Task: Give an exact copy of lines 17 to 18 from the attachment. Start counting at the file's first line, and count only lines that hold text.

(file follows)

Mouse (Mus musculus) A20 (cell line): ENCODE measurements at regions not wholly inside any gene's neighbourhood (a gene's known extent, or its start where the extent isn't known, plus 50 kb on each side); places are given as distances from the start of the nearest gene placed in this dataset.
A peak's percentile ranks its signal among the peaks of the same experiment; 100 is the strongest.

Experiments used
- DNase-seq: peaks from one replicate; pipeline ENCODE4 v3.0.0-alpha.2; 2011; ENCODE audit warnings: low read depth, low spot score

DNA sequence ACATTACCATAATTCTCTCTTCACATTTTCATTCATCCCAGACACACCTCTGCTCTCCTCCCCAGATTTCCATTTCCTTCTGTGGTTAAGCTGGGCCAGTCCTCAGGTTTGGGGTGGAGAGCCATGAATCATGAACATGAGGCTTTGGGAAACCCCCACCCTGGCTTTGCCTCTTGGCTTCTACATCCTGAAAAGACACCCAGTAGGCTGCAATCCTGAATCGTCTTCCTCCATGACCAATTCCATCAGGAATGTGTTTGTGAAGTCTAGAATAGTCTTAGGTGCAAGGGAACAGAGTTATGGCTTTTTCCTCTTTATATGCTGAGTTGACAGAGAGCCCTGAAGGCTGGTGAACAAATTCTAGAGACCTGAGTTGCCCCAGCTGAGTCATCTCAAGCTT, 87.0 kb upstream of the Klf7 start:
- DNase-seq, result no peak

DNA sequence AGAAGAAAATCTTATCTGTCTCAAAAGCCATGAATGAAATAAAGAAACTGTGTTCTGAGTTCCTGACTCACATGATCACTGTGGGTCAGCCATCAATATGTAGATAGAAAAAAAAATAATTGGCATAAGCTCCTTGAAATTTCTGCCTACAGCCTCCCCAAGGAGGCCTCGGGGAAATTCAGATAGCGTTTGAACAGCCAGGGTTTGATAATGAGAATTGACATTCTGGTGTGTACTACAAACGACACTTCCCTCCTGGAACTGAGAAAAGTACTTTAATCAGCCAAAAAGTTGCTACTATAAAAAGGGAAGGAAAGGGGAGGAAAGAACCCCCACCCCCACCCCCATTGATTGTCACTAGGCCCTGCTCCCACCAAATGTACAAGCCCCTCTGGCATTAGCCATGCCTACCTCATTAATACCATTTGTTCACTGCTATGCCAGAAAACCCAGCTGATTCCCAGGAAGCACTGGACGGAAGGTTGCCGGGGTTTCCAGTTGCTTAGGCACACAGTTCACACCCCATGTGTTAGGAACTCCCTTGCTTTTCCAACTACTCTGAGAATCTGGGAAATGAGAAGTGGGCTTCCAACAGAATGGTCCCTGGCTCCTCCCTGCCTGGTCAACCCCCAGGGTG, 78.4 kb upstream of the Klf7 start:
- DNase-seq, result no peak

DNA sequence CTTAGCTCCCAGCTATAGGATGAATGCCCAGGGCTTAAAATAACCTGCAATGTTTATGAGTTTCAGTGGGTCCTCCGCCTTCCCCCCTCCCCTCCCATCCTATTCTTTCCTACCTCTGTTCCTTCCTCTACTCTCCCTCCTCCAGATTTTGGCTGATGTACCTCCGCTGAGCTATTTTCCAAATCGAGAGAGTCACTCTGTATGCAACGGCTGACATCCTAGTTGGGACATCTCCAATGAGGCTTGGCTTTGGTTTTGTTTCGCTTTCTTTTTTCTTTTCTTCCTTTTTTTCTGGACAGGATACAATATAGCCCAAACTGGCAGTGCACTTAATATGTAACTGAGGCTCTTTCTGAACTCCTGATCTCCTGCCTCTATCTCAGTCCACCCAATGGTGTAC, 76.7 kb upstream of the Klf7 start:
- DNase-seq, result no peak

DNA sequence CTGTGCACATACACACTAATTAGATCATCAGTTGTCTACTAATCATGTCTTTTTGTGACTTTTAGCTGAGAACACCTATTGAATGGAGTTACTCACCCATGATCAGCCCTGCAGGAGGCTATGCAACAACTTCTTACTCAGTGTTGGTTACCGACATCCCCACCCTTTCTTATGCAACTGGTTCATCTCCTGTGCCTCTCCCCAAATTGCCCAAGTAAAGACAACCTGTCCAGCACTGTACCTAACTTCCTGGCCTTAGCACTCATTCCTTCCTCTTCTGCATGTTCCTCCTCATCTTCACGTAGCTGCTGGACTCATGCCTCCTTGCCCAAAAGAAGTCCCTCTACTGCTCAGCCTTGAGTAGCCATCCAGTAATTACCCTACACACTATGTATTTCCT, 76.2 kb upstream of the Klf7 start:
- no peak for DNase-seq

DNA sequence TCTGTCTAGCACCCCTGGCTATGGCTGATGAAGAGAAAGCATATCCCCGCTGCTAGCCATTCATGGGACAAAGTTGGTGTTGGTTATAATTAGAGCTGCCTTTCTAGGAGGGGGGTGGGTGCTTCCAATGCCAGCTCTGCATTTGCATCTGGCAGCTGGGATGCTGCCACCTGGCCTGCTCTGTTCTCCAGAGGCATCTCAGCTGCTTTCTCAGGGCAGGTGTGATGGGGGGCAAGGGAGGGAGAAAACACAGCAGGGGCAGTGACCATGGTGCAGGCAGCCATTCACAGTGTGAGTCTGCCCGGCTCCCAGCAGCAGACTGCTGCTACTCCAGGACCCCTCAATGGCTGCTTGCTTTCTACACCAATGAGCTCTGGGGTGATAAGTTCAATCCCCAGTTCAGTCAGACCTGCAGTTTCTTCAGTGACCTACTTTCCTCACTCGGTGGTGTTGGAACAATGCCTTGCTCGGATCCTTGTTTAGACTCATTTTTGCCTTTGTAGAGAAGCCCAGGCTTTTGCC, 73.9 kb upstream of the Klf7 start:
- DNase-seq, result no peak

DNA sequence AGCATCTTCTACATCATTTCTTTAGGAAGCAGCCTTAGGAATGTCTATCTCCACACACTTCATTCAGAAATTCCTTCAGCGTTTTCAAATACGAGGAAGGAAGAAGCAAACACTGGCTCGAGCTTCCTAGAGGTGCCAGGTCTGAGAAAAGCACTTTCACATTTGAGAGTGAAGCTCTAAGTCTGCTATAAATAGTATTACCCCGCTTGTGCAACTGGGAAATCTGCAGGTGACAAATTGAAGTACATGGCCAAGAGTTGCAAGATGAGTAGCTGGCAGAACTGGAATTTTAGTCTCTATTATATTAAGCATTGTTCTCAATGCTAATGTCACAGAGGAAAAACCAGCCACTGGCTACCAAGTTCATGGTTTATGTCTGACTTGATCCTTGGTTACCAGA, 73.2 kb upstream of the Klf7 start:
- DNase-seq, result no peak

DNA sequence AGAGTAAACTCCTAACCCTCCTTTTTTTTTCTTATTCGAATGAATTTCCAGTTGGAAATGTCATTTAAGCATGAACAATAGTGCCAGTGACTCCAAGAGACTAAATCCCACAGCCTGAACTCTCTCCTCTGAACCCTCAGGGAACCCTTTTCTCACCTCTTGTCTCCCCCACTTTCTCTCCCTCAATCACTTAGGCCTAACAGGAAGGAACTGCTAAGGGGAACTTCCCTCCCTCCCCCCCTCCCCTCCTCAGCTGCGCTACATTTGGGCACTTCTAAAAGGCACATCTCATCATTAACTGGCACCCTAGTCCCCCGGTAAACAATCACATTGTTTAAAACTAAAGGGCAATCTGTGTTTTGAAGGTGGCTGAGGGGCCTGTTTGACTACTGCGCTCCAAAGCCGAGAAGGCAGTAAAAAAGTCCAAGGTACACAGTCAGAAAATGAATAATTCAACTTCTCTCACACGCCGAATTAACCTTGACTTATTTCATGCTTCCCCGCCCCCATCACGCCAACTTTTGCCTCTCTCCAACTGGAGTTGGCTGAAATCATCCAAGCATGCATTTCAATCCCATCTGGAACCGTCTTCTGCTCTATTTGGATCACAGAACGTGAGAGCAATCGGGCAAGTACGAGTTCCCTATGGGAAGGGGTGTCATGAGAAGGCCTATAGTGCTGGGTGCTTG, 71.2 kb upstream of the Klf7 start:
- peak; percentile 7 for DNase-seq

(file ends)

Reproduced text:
DNA sequence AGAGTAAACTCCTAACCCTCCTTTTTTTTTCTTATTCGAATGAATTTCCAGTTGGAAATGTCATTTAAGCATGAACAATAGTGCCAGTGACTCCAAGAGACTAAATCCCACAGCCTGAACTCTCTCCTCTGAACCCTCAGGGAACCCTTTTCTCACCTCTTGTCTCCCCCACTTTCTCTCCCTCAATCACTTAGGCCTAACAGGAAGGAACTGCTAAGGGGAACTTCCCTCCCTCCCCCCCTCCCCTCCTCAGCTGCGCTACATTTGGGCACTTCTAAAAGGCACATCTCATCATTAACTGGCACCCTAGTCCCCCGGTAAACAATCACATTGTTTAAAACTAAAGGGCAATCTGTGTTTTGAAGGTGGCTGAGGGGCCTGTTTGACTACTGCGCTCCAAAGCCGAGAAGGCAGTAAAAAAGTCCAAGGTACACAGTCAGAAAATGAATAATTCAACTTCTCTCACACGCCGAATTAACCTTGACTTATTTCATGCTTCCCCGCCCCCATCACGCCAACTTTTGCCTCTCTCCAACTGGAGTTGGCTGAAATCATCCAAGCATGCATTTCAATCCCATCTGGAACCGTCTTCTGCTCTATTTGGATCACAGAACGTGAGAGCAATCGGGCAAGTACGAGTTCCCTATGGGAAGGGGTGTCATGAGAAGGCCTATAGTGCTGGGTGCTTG, 71.2 kb upstream of the Klf7 start:
- peak; percentile 7 for DNase-seq